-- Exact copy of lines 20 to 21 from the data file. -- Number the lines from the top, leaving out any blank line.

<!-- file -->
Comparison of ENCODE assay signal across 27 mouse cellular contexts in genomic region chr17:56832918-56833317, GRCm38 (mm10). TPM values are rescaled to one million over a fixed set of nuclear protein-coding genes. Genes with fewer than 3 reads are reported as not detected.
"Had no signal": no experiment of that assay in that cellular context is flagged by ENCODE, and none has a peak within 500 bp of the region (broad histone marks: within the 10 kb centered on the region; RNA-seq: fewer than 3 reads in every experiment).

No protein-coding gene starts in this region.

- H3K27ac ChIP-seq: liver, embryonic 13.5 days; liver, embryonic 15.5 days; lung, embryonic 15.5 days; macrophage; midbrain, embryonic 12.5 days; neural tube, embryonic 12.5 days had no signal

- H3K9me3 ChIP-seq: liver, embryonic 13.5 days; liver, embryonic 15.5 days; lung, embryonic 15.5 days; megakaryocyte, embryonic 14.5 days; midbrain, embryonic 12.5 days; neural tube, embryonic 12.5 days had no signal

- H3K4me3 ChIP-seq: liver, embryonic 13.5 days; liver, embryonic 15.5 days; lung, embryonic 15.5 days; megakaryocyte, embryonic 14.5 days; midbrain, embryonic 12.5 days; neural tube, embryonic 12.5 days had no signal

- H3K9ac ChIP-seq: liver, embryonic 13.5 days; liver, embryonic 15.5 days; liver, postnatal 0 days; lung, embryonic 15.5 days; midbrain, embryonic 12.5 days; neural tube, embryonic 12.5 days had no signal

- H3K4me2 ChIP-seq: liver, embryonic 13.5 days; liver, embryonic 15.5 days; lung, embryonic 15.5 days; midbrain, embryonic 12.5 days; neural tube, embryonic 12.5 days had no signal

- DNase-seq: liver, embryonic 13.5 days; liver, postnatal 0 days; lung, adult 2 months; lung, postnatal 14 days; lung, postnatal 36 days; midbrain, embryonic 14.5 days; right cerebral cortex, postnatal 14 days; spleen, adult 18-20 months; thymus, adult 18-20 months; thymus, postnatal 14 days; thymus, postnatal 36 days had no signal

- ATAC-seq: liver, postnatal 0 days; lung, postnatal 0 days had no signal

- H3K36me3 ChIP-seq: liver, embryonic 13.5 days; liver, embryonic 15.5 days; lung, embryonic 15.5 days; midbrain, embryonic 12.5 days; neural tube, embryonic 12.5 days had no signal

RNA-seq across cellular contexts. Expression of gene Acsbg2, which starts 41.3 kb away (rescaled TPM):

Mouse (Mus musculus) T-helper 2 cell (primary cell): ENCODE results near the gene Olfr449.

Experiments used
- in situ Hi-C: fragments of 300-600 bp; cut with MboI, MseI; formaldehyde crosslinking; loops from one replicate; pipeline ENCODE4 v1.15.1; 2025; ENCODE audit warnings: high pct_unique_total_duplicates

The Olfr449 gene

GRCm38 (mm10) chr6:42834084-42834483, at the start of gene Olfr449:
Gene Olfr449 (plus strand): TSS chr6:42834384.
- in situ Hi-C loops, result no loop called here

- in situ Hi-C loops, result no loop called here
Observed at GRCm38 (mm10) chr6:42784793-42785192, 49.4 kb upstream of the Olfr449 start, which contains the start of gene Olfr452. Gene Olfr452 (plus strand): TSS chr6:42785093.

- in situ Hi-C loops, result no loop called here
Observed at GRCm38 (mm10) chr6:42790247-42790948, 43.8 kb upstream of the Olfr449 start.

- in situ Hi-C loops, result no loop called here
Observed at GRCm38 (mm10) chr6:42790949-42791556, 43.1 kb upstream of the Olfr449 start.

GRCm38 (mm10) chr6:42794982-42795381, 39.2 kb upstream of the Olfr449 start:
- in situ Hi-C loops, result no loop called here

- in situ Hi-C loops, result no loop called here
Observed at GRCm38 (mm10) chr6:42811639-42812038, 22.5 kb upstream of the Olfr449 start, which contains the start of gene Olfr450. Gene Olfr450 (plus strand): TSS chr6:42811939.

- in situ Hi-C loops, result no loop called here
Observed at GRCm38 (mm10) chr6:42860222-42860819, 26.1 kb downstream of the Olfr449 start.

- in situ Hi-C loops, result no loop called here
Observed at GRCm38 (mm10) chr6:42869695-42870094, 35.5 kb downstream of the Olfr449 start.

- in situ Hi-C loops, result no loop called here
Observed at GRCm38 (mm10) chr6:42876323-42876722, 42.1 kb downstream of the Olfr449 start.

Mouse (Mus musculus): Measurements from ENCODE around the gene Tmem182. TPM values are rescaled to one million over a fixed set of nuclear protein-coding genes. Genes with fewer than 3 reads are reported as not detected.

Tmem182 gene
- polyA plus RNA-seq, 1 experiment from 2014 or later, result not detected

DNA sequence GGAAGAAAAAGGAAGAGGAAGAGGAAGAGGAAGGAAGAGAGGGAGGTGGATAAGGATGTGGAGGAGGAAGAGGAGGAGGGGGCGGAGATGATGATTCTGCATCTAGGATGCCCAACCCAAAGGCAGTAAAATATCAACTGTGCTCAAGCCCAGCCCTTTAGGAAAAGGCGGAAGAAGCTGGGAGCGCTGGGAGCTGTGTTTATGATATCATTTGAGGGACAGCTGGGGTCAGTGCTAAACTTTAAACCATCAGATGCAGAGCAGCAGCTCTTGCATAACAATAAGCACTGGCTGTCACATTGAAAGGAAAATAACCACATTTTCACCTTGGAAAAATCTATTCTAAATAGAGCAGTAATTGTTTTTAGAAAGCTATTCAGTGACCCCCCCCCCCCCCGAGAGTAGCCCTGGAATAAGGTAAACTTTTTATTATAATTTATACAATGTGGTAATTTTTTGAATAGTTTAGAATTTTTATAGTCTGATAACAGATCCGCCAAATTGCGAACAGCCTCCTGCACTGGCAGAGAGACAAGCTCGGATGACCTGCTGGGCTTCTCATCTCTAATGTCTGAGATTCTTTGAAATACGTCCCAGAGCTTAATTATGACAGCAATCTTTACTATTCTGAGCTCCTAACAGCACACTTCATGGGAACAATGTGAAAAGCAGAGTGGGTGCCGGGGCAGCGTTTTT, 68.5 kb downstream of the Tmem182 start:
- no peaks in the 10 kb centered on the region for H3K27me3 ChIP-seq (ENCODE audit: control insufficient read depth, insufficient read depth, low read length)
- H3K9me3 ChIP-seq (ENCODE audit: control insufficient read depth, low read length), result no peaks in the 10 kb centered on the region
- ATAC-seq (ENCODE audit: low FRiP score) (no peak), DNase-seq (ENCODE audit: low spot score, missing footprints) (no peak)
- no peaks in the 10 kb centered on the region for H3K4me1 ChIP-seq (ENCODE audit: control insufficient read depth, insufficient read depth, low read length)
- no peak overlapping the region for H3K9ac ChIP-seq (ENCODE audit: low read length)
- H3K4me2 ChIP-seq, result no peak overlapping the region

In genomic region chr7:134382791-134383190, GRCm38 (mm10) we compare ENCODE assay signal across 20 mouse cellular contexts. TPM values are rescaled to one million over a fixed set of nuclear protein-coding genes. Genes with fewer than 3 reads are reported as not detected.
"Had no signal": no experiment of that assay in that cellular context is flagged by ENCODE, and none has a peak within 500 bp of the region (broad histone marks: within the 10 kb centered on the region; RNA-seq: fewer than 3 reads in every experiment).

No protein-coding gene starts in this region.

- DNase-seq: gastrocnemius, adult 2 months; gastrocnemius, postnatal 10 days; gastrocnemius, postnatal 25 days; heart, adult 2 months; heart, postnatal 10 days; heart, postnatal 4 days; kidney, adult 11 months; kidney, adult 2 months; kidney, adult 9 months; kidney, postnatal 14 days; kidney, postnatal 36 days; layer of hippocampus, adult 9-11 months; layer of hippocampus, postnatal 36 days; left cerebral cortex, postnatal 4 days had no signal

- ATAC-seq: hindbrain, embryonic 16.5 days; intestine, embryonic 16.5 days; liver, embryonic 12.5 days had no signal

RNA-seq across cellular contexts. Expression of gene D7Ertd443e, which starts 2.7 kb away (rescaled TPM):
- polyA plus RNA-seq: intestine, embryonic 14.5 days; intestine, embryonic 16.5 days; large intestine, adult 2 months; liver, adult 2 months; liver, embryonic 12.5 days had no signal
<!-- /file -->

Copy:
- in situ Hi-C loops, result no loop called here
Observed at GRCm38 (mm10) chr6:42784793-42785192, 49.4 kb upstream of the Olfr449 start, which contains the start of gene Olfr452. Gene Olfr452 (plus strand): TSS chr6:42785093.